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Elton John
A Concert Review

August 28, 1998

The New World
Music Theatre

Tinley Park, IL

A Review and Photos by
The Dude on the Right
Sometimes I wish I could just write a review like "Elton John's show was awesome. I have never seen him before, and I guess I missed him in his more 'flamboyant' era, but he played my favorite song, "Levon." If you have a favorite Elton John song, he probably played that too. Go see him."

As I sat trying to figure out something more substantial to write, I reflected a little to my college days when I could get away with a review like that. But I needed to get inspired, other than just seeing a way-cool show, and flipped through my album collection. I thought I had a larger repertoire of Elton albums, but it turns out that all I have is "Goodbye Yellow Brick Road," "Elton John Greatest Hits," "Captain Fantastic and the Brown Dirt Cowboy," and "Elton John Live in Australia." Sure, I've got a few things on CD, but sometimes there is nothing like the "snap" and "crackle" of a turntable or having to get up every now and then to bump the record player to get past that skipping, to toss in some inspiration. I don't know if the inspiration is good, but let's get reviewing.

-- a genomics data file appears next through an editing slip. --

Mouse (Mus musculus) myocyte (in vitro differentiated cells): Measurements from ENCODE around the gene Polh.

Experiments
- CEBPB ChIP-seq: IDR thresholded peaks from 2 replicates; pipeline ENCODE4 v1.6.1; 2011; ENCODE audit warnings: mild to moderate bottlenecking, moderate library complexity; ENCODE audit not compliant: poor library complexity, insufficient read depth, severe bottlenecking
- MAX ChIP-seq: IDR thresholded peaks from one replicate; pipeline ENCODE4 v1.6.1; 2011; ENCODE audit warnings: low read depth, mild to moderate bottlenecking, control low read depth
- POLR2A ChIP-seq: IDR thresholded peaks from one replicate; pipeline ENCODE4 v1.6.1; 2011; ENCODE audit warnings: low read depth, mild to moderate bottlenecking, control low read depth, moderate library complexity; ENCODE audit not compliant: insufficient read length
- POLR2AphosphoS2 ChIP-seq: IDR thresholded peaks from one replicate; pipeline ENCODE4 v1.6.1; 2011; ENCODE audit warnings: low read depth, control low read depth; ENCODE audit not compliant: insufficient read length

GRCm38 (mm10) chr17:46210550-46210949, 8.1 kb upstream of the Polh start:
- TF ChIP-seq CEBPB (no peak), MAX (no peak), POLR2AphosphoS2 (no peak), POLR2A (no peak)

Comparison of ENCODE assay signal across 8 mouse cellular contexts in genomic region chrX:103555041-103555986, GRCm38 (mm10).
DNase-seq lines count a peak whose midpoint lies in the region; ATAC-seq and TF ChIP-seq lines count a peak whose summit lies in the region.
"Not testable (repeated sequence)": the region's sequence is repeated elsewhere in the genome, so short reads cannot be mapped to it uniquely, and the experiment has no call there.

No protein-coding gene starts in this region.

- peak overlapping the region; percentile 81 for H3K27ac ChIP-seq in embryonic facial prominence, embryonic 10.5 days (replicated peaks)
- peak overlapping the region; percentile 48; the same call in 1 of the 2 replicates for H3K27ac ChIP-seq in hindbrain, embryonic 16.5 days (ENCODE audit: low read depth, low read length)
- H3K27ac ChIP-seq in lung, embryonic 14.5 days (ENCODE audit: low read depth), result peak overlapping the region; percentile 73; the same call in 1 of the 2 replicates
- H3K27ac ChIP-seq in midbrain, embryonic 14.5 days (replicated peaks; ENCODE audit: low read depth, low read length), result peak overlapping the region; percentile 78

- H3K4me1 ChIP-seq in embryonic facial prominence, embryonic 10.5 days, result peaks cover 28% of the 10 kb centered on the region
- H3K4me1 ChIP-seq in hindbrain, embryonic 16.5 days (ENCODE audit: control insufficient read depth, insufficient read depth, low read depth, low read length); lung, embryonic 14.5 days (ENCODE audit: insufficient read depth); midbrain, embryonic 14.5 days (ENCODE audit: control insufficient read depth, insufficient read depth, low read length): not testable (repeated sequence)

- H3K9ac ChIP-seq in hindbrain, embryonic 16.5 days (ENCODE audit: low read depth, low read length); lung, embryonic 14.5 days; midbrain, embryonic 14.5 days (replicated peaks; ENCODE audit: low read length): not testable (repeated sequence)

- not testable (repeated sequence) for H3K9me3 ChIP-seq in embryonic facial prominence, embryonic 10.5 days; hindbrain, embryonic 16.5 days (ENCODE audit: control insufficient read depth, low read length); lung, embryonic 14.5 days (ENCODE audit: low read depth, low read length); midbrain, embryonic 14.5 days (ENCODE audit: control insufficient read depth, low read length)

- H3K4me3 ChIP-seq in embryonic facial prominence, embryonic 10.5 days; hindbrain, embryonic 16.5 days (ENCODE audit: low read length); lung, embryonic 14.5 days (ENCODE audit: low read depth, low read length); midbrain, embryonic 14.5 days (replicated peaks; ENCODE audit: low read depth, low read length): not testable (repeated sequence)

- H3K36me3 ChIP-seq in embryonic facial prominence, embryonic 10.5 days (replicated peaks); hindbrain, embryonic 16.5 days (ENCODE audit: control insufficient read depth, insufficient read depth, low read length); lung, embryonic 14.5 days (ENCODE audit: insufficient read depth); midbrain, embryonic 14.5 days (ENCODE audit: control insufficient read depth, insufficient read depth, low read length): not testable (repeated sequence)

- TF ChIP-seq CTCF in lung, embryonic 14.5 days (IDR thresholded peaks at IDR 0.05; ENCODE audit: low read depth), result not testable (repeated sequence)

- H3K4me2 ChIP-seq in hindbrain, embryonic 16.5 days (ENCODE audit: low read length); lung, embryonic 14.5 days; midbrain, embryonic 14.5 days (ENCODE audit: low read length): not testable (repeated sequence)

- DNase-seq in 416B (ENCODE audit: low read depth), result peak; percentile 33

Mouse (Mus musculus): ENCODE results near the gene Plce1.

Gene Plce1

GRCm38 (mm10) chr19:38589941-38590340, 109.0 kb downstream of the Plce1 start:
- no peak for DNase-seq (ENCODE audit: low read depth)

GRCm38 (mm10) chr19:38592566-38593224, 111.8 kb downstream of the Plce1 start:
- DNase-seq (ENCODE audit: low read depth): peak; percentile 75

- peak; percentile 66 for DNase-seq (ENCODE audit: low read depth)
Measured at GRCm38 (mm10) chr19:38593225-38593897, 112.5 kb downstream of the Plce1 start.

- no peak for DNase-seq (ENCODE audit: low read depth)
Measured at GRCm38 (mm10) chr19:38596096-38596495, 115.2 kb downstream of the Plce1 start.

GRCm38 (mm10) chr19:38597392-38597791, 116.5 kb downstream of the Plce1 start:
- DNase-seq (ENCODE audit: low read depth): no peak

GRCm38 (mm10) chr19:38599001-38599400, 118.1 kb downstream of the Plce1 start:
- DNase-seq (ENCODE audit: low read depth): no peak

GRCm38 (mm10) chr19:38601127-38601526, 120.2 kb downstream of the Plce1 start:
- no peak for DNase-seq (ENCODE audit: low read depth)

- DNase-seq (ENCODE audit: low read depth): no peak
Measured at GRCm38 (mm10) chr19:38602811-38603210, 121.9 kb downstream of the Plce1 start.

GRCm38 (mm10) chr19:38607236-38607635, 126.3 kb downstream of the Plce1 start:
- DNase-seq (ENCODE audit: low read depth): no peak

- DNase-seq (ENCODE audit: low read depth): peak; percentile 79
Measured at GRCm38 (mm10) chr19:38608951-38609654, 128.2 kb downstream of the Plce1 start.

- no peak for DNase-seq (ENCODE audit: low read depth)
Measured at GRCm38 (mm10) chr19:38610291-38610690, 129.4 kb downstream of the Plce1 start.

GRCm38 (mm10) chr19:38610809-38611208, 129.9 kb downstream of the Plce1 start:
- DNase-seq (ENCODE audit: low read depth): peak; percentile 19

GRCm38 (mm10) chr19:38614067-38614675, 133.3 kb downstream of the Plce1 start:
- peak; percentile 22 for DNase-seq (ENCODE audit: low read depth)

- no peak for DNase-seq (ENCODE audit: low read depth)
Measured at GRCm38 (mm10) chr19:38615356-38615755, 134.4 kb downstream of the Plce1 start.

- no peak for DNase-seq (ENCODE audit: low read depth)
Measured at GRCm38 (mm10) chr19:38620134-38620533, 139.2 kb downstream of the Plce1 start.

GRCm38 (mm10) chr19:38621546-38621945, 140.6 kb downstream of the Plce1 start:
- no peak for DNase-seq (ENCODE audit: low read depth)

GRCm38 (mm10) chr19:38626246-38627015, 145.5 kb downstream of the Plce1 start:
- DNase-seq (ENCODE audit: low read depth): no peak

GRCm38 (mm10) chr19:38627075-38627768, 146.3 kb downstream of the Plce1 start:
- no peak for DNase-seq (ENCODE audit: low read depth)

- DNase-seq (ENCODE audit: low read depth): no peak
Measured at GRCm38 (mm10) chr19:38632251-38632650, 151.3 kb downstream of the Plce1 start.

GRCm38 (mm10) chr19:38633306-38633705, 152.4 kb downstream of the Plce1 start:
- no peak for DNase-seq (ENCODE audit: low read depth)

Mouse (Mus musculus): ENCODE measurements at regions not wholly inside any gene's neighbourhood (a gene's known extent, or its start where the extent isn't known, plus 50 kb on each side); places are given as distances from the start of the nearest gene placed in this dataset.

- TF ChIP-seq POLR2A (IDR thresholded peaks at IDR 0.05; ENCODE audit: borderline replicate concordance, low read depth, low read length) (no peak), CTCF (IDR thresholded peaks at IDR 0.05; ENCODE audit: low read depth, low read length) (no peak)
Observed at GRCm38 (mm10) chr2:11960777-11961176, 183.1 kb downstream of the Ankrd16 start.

It was a muggy, late-summer evening, where an afternoon rain-shower brought the mosquitoes out in full force, as I made my way to The New World Music Theatre to see Elton John. I was walking from my car and I noticed something kinda strange - they were letting people in the venue with coolers, umbrellas, and lawn chairs. Yes, for The World, that is kinda strange. Oh well. But that was just the start of strange things happening at this show. The next thing, as I made my way to the photo pit, was the lack of one. The photo pit area was gone. See, usually there is this nice barricaded area at the front of the stage for photographers, but not today. "Hmm," I thought, "Elton is letting the fans not be separated by barriers in front of the stage. That's cool." So I'm taking my photos and the fans begin to test security to see if they will actually be allowed to come to the front of the stage. And security lets them. These things all started to amaze me and I wasn't concentrating on Elton yet. Oh well, the photo taking was done and it was time to find my seat and really begin to enjoy the show.

And enjoy it I did.

Elton John is out touring in support of his latest, like one billionth album, "The Big Picture." Alright, maybe not his billionth, but for the past 30 years it's really difficult to find a time frame when Elton wasn't making something.